Last night I itched to write something and had nothing to say. I’d fallen behind, not writing much of anything last month, set aside usually for National Poetry Writing. What I did do though, was rescue and edit work I’d paused on. Word Camera is a webpage that converts photographs into text. I had three word camera documents on my computer based on three found photographs. Last night I opened them and began re-editing, re-assembling the text in collage form. Like William S. Burroughs Cut Up method, though not as random with multiple sources. It was more myself in conversation with old, found text. I combed through the blocks of computerized text, randomly broke lines, then changed nouns and verbs, cutting entire sections, moving things around, adding an original line beneath the computer’s line. I mailed all that stuff to myself this morning to print at work where I plan to do more shuffling and editing and conversing.
William S. Burroughs was one of my earliest inspirations, one of the first writers I respected because of his voice.
I became introduced to Burroughs sometime in the mid 80’s through performance artist Laurie Anderson. Bill had a cameo in her film Home of the Brave which, due to good reviews, I saw on the big screen in Berkeley at an Old Repertory House. (I probably saw it on a double bill with the Talking Heads’ Stop Making Sense) Her music was white girl funky– curious and fun to my ear. Burroughs popped up briefly on her album Mister Heartbreak, doing vocals on Sharkey’s Night.
Eventually, during my digs through cd stacks at Rasputin and Amoeba I discovered an album, Dead City Radio. Burroughs had a hung over mid-western drawl that rattled and purred through reading his weird sexual sci-fi work. His writing was fun and dangerous and twisted. Though I’ve owned Naked Lunch for years, eventually saw Cronenberg’s film adaptation and listened to readings, I can’t read it cover to cover nor, really, any of his work. It comforts me having his books around, in the way I’m comforted by James Joyce’s Ulysses on my shelf, equally admired and mostly unread (Kate Bush once helped me eventually revisit the final Molly Bloom chapter, as did a BBC dramatization where an actress skipped through that meandering monologue while mid-way memorably squatting over a chamber pot). What connects me to him, what interests and draws me, is his voice and the sleepy confidence with which he reads. It is effortless and conversational. He is no orator. He is a philosopher with, as my former classmate once said, “the voice of them old junkies”. His was a voice I wanted to share with people, as if it were a song I liked. His being queer (Not That There’s Anything Wrong With That) didn’t bother me: “(The Mugwumps) secrete an addicting fluid from their erect penises which prolongs life by slowing metabolism.” I’ve never seen him photographed with, speak of, acknowledge, nor even take any photos with any artists or writers of color and I’m okay with having never heard or known his thoughts on race. But I still adored the way he constructed sentences and told stories. And his voice. His voice simmers. His manner, his spoken word tempo, paired equally nice with producer Hal Wilner’s NBC Orchestra needle drop samples on Dead City Radio as it did with crunchy electronic hip hop from the brothers behind The Disposable Heroes of Hiphoprisy for the album Spare Ass Annie. Dub him via reggae, put a Kurt Cobain guitar solo beneath him, it all works.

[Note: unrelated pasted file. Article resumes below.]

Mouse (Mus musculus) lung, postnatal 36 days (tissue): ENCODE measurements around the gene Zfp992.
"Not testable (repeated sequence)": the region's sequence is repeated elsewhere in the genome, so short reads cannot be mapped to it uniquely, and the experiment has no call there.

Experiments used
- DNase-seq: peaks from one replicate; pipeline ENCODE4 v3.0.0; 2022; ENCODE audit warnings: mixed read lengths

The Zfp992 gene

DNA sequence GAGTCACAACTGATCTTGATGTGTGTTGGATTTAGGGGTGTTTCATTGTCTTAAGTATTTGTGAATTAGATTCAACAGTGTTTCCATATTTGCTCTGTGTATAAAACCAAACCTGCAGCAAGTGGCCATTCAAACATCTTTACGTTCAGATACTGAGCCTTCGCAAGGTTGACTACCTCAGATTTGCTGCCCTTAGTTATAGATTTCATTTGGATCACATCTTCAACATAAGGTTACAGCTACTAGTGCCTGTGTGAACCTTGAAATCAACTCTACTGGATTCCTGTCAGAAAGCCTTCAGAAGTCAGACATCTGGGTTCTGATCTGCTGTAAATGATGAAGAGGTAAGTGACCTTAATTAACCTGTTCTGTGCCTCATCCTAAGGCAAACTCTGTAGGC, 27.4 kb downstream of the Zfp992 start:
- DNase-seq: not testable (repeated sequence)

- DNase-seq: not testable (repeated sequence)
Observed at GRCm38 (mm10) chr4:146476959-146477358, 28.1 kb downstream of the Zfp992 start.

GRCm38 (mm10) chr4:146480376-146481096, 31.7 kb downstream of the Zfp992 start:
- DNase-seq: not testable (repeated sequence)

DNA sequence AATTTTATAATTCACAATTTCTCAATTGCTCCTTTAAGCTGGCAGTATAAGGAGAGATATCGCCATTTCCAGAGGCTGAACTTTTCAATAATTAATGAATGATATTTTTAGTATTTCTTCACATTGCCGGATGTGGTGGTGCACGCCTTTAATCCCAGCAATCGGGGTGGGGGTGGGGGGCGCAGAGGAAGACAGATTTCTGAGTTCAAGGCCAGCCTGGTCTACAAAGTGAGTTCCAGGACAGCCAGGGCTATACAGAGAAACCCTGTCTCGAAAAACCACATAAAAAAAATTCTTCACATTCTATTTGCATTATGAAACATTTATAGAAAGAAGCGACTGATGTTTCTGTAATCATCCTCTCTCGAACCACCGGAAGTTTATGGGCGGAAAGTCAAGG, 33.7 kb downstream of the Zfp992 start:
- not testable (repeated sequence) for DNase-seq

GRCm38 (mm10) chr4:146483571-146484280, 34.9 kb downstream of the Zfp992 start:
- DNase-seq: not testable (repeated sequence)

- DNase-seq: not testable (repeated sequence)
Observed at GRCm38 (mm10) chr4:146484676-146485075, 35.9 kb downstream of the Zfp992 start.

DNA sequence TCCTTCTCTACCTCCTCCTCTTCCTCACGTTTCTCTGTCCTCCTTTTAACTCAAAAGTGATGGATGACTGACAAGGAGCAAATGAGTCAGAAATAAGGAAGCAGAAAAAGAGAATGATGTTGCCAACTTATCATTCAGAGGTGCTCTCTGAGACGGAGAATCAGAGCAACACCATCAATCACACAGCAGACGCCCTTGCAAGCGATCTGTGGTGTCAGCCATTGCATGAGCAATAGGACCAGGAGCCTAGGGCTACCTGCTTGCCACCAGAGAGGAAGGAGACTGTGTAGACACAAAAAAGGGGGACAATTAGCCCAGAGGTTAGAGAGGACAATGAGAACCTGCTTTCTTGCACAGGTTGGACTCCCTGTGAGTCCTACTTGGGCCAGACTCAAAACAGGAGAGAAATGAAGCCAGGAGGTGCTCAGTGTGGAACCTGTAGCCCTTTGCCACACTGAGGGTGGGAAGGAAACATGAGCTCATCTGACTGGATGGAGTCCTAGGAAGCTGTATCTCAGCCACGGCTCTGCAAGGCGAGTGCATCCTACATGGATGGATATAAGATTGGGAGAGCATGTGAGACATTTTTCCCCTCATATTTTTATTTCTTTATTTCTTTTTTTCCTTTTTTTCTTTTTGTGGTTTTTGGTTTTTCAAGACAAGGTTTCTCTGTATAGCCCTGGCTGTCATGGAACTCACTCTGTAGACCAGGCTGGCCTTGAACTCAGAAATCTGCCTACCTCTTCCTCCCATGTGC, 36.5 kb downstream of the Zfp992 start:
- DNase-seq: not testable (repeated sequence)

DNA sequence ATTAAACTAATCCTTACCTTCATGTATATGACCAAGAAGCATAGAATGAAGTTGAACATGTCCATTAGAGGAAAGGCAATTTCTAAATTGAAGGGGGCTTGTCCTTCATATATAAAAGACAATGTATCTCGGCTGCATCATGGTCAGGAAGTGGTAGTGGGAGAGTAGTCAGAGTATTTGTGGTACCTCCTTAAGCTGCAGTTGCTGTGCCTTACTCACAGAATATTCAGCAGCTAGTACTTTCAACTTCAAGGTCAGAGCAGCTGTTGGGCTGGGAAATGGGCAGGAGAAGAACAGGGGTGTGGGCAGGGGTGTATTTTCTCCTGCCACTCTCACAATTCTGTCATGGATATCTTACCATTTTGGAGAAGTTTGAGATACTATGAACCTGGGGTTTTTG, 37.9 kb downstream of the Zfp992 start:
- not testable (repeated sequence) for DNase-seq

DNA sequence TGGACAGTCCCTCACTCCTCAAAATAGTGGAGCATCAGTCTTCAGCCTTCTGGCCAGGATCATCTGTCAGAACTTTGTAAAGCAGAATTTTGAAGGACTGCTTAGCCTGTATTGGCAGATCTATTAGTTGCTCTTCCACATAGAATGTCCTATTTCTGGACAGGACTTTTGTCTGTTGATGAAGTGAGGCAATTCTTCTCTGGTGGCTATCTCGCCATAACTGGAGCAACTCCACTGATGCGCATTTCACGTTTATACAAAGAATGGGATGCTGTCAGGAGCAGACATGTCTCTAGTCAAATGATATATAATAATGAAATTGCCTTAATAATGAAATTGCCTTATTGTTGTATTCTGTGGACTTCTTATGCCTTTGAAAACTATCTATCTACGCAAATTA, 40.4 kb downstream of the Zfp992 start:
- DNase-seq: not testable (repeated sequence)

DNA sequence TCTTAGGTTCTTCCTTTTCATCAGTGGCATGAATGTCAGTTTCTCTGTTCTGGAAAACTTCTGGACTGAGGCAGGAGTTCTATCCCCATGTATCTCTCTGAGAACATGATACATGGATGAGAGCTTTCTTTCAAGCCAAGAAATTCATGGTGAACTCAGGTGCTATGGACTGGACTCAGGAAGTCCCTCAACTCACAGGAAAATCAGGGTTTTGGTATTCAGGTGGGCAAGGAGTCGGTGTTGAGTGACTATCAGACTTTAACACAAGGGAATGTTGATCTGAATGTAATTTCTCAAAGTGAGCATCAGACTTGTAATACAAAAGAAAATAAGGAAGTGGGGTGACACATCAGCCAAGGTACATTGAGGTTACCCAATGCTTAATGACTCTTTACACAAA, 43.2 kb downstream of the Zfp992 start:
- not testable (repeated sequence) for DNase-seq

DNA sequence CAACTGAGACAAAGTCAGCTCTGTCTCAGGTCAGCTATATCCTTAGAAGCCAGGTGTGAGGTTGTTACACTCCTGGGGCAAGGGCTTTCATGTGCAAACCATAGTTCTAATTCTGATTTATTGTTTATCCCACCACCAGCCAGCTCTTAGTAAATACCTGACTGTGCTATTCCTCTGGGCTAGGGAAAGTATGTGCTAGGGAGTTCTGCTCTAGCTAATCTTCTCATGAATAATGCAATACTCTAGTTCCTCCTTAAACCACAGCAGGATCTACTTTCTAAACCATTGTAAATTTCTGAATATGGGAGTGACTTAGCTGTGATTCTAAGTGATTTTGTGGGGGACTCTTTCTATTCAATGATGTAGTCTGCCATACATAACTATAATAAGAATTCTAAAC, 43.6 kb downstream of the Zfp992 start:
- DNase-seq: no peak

What did I learn from him? How language can be a toy– a building block. A Lego. That, and the motor of voice. His voice made me better appreciate words, language. In reading for audiences or recordings, he was never nervously rushed or panicked to get out his work. He never sounded eager to please anybody– he let the work and images speak for themselves. Yet one could hear a sly pride in his reading of his often disturbed and challenging work. He read slowly hypnotizing audiences following his dream-imagery and surreal juxtapositions.
Burroughs was a superb reader. There are not many writers who do their own work justice. Dylan Thomas was certainly a master. Even Sylvia Plath’s stately manner in her recorded versions of Daddy or Lady Lazarus for example, she reads poems with the precision and form of a runway model. You can nearly hear her shoulders being pushed back and her chin lifted as she reads. She sounds like a 1950’s movie star, falling between Joan Crawford and Barbara Stanwick. Burroughs in turn sounds as if he’s seated at a kitchen table haloed in smoke with an eternal shot of gold liquid within reach. He sounds sleepy, slouched, slightly aggravated and familiar with evil. A wicked grandfather who might slip you some extra rock candy if you place nice and pull your pants down.
I’ve rarely written or spoken of writers who’ve inspired me. Perhaps I’ll do more of these. But while working last night, I thought of Burroughs Cutting up blocks of text to get new fresh meanings and lines, or to cull weird word pairings and find new ways of saying things. He might have really dug that word camera page. It was greatly helpful to me last night while feeling anxious but stuck and uninspired, stoned and slightly drunk.
Follow up on more regarding Burroughs Cut Up Method here.